Caveolin-1 and Cav-2 show opposite effects in distinct studies of tumor-induced angiogenesis (Figure 2; Table 2). The Lisanti group published two papers reporting controversial results about the ability of Cav-1 and Cav-2 to promote the growth of transplanted B16F10 melanoma cells to the skin of mice (56, 57). In both studies though, the authors found that Cav-1 and Cav-2 affect angiogenesis in opposite ways. In Woodman’s paper, B16F10 tumor cells were transplanted subcutaneously into WT and Cav-1-deficient mice. Cav-1−/− mice showed reduced tumor growth and vessel density. Because the Cav-2 expression is negligible in Cav-1−/− mice, vessel density was also analyzed in Cav-2−/− mice. In contrast to the tumors of Cav-1−/−, tumors of Cav-2−/− mice showed an increase in vessel density. Thus, the impairment of tumor-induced angiogenesis in Cav-1−/− mice was attributed to the absence of Cav-1 and not of Cav-2. Surprisingly, in another paper of the same group, Capozza and coworkers injected B16F10 cells intradermally and showed that tumor growth of B16F10 melanoma cells increases in Cav-1−/− mice and decreases in Cav-2−/− mice. They also found that vascular density correlates with tumor growth, being more pronounced in Cav-1-deficient mice and less in Cav-2−/− mice. Further, they demonstrated an important role of fibroblasts in producing factors that stimulate tumor growth and angiogenesis and argue that the reason underlying the distinct results of their work compared to Woodmans’ study may be the microenvironment that surrounds tumor cells, because of the distinct sites of injection (56). There may be other reasons for these findings because two other groups injected tumor cells subcutaneously in Cav-1- and Cav-2−/− mice getting results similar to those from the Capozza study. Sessa’s group injected Lewis lung carcinoma cells in wild-type and Cav-1−/− mice subcutaneously and found that angiogenesis, permeability, and tumor growth were enhanced, effects attributed to an increased phosphorylation of VEGFR and reduced association with VE-cadherin (58). Sowa’s group transplanted melanoma B16F10 cells in Cav-2−/− mice and found that tumor development was strikingly inhibited in the absence of Cav-2. The mechanism of the observed inhibitory effect was attributed to reduced microvascular density associated with an increase in thrombospondin levels and inhibition of Ser1177 phosphorylation of endothelial nitric oxide synthase (59). The discrepancies among the cited studies still await further investigation, but strikingly Cav-1 and Cav-2 seem to act coordinately, with opposing effects.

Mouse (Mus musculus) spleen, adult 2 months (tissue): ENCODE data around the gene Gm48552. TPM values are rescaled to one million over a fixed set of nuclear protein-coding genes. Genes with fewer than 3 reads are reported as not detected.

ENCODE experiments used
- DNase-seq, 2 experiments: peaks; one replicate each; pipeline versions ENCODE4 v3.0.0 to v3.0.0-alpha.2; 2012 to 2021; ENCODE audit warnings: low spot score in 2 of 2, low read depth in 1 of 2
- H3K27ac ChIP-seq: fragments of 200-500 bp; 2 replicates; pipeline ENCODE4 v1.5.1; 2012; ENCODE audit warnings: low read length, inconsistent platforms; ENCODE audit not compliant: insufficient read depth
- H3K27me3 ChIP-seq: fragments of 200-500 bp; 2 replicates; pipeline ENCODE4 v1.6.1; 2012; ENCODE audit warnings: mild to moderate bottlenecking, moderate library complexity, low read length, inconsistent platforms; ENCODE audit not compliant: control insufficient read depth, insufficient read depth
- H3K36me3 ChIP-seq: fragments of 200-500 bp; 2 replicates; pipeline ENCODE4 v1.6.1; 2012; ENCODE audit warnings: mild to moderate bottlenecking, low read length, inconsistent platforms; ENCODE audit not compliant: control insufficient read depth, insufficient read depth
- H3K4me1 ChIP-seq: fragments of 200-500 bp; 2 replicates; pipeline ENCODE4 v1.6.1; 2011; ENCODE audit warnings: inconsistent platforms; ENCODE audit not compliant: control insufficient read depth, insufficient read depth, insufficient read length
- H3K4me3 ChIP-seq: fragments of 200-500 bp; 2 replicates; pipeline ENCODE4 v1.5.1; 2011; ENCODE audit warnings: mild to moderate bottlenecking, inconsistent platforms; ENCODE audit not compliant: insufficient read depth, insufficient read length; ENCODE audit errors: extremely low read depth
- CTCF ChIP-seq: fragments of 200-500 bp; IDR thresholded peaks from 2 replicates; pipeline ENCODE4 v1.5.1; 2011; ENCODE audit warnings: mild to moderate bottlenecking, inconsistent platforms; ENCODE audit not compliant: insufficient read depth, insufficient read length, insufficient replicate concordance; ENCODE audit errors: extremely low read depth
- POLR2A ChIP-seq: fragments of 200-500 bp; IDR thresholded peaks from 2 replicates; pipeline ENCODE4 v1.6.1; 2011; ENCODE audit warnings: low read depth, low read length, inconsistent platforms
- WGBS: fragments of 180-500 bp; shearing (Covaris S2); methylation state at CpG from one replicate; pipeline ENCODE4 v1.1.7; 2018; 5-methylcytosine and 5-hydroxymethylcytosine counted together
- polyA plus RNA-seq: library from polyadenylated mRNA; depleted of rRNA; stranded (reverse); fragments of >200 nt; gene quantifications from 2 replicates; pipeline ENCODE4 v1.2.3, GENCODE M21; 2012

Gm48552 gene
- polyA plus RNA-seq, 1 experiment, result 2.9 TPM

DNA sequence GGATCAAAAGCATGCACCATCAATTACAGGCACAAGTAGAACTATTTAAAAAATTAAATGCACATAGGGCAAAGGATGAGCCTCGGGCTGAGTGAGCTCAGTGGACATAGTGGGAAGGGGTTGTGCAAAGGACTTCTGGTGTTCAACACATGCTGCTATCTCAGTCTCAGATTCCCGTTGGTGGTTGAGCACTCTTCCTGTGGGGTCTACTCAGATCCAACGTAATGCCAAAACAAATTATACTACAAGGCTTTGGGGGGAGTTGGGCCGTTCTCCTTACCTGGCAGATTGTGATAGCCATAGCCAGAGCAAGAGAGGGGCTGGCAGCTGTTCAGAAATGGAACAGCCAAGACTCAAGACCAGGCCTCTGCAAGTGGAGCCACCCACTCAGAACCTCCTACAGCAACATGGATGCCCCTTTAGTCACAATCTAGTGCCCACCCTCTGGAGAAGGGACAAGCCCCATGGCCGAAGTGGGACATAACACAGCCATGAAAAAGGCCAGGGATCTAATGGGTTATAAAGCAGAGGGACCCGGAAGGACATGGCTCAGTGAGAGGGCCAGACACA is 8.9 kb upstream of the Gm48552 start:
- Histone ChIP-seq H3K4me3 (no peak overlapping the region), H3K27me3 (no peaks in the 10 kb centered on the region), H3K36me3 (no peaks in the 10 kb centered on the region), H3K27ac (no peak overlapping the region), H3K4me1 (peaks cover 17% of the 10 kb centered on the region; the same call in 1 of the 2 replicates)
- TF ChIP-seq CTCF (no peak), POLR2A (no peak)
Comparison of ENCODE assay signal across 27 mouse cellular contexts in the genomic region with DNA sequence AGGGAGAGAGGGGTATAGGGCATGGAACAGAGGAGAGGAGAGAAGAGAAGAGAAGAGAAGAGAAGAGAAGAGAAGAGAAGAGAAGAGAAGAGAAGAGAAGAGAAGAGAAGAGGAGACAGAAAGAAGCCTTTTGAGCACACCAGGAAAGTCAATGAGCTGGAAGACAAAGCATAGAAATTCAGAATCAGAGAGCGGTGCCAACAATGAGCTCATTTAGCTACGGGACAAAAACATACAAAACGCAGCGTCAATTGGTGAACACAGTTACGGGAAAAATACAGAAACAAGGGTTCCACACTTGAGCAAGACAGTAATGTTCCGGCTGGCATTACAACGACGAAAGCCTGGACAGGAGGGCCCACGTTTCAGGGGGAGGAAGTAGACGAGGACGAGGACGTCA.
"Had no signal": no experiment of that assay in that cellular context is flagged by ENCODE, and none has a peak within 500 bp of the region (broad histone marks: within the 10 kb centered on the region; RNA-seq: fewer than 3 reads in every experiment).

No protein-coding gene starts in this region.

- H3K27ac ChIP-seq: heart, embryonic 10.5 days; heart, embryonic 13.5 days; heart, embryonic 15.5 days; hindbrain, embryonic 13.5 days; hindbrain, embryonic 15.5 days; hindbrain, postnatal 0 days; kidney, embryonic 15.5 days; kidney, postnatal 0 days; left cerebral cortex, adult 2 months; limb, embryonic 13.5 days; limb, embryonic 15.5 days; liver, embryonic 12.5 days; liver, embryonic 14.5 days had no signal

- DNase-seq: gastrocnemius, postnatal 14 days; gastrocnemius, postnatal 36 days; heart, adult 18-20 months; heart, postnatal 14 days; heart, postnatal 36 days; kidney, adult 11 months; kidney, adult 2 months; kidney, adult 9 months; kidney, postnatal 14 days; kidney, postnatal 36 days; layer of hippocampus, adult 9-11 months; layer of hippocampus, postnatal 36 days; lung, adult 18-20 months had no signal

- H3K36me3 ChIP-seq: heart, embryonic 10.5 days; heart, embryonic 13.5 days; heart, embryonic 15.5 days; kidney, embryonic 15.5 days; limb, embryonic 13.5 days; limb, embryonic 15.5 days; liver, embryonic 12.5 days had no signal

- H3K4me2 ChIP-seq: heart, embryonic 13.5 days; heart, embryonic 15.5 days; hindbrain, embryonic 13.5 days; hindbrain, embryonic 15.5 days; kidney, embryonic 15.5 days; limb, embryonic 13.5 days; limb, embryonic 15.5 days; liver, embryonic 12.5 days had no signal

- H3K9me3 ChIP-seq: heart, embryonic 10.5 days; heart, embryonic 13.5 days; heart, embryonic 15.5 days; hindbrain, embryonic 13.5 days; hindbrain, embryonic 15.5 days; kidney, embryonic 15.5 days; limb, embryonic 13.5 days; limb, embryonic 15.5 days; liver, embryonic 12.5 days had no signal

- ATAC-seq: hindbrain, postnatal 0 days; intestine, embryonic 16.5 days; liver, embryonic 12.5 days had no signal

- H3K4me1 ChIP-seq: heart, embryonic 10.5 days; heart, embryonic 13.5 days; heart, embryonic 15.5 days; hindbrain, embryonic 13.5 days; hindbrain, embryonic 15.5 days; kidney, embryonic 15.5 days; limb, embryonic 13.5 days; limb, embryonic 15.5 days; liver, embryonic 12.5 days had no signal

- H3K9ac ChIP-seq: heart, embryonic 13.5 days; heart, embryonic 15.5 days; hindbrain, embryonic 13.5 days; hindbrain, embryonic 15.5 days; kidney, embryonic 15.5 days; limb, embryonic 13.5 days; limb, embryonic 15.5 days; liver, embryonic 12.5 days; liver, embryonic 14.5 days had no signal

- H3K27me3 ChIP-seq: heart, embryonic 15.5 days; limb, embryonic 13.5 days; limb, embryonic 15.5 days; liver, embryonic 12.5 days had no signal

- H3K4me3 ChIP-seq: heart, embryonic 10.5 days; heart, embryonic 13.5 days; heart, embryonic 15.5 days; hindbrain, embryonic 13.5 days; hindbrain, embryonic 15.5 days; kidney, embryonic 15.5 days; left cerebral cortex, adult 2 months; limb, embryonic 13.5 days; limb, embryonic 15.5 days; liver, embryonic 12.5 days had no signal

Figure 2. Effect of caveolins in angiogenesis and tumor growth. (A) Tumor cells secrete growth factors that stimulate neoangiogenesis toward the tumor. The new vessels supply the tumor with nutrients and support its growth. (B) Cav-1−/− and Cav-2−/− mice exhibit opposite effects regarding vessel density and tumor growth after implantation of tumor cells to the skin compared to wild type in two studies that used both mice (56, 57).
Infection and Inflammatory Response